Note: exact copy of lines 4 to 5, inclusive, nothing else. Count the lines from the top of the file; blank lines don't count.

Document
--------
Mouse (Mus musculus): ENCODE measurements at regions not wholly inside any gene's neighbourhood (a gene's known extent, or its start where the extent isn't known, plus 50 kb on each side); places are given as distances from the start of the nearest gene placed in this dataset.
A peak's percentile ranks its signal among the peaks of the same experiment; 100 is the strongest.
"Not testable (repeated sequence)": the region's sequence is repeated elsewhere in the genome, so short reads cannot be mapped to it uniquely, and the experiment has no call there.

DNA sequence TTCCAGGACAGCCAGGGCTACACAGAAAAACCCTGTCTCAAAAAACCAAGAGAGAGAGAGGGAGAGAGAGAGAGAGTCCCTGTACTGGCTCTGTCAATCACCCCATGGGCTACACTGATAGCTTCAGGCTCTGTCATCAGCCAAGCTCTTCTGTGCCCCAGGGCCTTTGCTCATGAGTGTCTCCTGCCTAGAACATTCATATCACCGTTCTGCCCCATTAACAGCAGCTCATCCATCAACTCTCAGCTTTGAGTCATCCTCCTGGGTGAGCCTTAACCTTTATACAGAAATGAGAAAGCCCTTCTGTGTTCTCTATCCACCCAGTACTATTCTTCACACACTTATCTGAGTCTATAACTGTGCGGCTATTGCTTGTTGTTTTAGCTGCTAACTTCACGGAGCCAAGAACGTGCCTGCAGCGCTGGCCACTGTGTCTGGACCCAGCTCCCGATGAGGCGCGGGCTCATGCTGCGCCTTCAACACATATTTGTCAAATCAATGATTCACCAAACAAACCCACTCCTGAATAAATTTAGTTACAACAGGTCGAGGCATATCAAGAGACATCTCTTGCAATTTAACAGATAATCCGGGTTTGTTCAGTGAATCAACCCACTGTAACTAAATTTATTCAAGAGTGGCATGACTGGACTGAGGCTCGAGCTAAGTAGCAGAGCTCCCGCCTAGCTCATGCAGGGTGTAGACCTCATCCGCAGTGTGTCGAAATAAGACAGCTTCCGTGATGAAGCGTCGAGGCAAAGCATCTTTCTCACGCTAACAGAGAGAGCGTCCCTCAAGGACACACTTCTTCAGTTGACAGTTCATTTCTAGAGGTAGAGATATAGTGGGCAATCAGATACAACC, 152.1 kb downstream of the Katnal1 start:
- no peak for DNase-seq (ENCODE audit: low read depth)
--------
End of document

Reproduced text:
DNA sequence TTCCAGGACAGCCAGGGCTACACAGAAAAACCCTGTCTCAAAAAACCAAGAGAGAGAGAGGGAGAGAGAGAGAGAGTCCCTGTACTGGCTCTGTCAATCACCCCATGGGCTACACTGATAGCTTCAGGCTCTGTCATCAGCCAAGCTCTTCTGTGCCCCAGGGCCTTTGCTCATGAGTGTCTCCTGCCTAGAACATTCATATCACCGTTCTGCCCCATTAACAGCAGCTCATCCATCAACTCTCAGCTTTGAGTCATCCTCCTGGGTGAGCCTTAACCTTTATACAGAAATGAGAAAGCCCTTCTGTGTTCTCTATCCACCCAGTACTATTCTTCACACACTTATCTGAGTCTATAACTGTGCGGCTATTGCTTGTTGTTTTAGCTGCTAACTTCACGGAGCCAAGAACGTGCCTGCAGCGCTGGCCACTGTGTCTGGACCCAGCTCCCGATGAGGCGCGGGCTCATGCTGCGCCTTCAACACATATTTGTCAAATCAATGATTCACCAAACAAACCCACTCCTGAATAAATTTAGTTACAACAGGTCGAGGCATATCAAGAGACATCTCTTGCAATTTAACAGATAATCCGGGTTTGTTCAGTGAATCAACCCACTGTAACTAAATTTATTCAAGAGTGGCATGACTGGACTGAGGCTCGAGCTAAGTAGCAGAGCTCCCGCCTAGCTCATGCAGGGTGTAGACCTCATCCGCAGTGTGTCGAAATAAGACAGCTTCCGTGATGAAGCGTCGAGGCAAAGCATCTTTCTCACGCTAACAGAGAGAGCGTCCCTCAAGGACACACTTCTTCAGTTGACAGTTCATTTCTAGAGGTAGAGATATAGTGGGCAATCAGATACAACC, 152.1 kb downstream of the Katnal1 start:
- no peak for DNase-seq (ENCODE audit: low read depth)